If you’re a blockchain-based tech startup and you plan on having an initial coin offering, you have some competition.
Blockchain-related projects have raised more than $1.6 billion in ICOs to date, and most of it — about $1.4 billion worth — was raised in 2017, according to CoinDesk.
As arguments mount for an ICO bubble, tech firms planning initial coin offerings are partnering with celebrities to help them stand out and get media attention.
Paragon is a blockchain for the marijuana industry, and the San Francisco-based company is issuing an ICO, a blockchain-based fundraising method, in the hopes it will transform the industry.
Despite increased legalization for medical and/or recreational use, the burgeoning cannabis industry has a deficit of infrastructure, security and transparency, Paragon said in a press release.
Jayceon Terrell Taylor, better known by his rap name, The Game, is on the Paragon advisory board. He explained why he supports Paragon:
“This is a crucial moment for the cannabis industry. This is its moment – legalization is happening. What Paragon is doing is bringing cannabis up to speed with mainstream businesses – actually not just up to speed, but bringing it ahead of other businesses with next-generation technology.”
Paragon hopes to use blockchain — a public distributed ledger touted for tracking data securely and transparently — in the expanding cannabis market. Paragon says its data and tracking services will be open to all participants in the cannabis supply chain from growers, labs and doctors to customers and retailers.
“For example, a doctor could use Paragon to digitally certify a patient’s prescription, which a vendor could then verify at the point of sale. Or a batch of cannabis leaving the farm could be digitally stamped onto the blockchain, creating an indelible digital record of when it was harvested, shipped, and perhaps certified by an organic certification body.”
These are components of the cannabis ecosystem that present opportunities for new businesses and economic development, which Paragon says it will support and accelerate.
It hopes to do so by building coworking spaces in cities around the world.
But first Paragon must raise money. It hopes to do this by selling 100 million ParagonCoins at $1 each from Sept. 15, 2017 to Oct. 16, 2017. ParagonCoin will begin trading on cryptocurrency exchanges in November 2017.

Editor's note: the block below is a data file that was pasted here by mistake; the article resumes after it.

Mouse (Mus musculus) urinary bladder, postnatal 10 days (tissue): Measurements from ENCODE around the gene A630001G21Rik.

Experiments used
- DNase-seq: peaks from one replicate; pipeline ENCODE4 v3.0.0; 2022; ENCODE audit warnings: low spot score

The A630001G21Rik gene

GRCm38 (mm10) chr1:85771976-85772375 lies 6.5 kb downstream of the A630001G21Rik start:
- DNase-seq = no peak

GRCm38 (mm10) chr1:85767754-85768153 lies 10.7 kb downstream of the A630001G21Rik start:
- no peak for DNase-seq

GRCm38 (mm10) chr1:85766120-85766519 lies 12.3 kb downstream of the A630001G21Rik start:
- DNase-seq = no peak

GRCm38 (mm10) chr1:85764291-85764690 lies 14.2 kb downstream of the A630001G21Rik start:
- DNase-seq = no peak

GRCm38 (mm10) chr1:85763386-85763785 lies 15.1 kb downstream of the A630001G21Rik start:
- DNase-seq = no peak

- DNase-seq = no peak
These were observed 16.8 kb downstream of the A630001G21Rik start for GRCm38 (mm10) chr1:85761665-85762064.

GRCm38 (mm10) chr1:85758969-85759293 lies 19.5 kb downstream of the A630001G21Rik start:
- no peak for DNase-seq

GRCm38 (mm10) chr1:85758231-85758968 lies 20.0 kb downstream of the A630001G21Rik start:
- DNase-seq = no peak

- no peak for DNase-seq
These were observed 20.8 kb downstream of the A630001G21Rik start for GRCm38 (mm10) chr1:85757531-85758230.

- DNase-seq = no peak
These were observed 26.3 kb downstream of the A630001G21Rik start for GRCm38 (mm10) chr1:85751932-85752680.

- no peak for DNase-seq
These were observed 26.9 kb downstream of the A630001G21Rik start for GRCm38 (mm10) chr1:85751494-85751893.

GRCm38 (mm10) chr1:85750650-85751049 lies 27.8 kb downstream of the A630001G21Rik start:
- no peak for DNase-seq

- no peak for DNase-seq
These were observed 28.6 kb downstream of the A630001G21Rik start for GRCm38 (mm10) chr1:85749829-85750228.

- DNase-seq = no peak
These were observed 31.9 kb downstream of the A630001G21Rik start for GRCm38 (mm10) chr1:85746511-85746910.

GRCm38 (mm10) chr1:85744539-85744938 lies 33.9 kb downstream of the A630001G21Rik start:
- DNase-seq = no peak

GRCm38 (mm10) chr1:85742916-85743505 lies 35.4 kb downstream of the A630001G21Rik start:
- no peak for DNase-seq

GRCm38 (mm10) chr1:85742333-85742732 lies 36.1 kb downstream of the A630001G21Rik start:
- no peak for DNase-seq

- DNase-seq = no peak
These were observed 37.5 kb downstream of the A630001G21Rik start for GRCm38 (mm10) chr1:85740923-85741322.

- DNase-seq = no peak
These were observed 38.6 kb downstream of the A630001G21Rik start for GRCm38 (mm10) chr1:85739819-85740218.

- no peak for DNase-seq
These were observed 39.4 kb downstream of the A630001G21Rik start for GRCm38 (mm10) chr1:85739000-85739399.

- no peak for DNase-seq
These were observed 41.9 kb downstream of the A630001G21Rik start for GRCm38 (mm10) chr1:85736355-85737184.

Holders of their digital token, ParagonCoin, will be able to vote on where the coworking spaces will be built. In addition to voting rights, ParagonCoin can be used to pay for goods and services in the coworking spaces — anything from office space to coffee and a donut, though it will not be used by end-users to purchase cannabis products. ParagonOnline will be a community platform similar to Reddit and Steemit for the network of cannabis professionals to share knowledge. ParagonAccelerator will be a startup accelerator for cannabis-related businesses using ParagonCoin, ParagonSpace, and ParagonOnline.
The Game recently tweeted a photo of himself with Paragon founder and CEO, Jessica Versteeg, a former model, reality TV star (“Amazing Race”) and Miss Iowa 2014. The firm is preparing to “revolutionize cannabis and the world,” he said:
— Black Jesus (@thegame) August 10, 2017
Paragon explained its protocol in a white paper, released Aug. 15.
While some argue for an ICO bubble, others say maybe not.
“It is clear the alluring features of ICOs could result in them being more than just a recent fad,” Pitchbook reported in an introduction to its 3Q 2017 PitchBook Fintech Analyst Note:
Technological developments move very swiftly nowadays, but even compared to the typical rush, the surge in initial coin offerings (ICOs) has been remarkable. But almost as quickly, a corresponding boom in media coverage ranging from the critical to the purely analytical has followed.
Crypto-companies have raised almost $550 million from venture capitalists so far in 2017 in 120-plus deals, according to PitchBook. That’s about a quarter of all venture capital invested in bitcoin startups since 2010, when the first bitcoin-related startups began to fundraise.
At this rate, capital raised in ICOs since January will surpass all historical VC investment in blockchain by the end of 2017.
Paragon isn’t the first ICO to get help from a celebrity. Boxing champ Floyd Mayweather Jr. promoted an ICO for Stox.com, a blockchain startup that raised $33 million worth of Ethereum, according to a press representative for the firm.
Schwark Satyavolu, a general partner at venture capital firm Trinity Ventures, was skeptical when asked his impression of Paragon and its plans to launch an ICO in a Business Insider interview published Aug. 11. That was before Paragon released its white paper:
He said he thought an ICO is practically the only way a company could raise money with such limited information. “It made me smile,” Satyavolu said. “The lack of information and visibility is quite minimal and stereotypical of these ICOs.”
Satyavolu thinks the ICO market could be a bubble akin to the mortgage bubble that ushered in the 2008 financial crisis.
“If investments continue at the current rate, this could become the next mortgage crisis with people – including institutional investors – losing hundreds of millions of dollars when (not if) many of these companies go out of business,” Satyavolu said.
In addition to The Game, other members of the Paragon advisory board include Paul Kim, CEO of Xfire, and Juan Carlos Gómez, director of Clinical Programs at the Carlos A. Costa Immigration and Human Rights Clinic.
Paragon’s chief creative officer is Egor Lavrov, an entrepreneur who sold his first business for $2 million at age 16. The Paragon team includes alumni from Facebook, Google, Cisco, and Y-Combinator.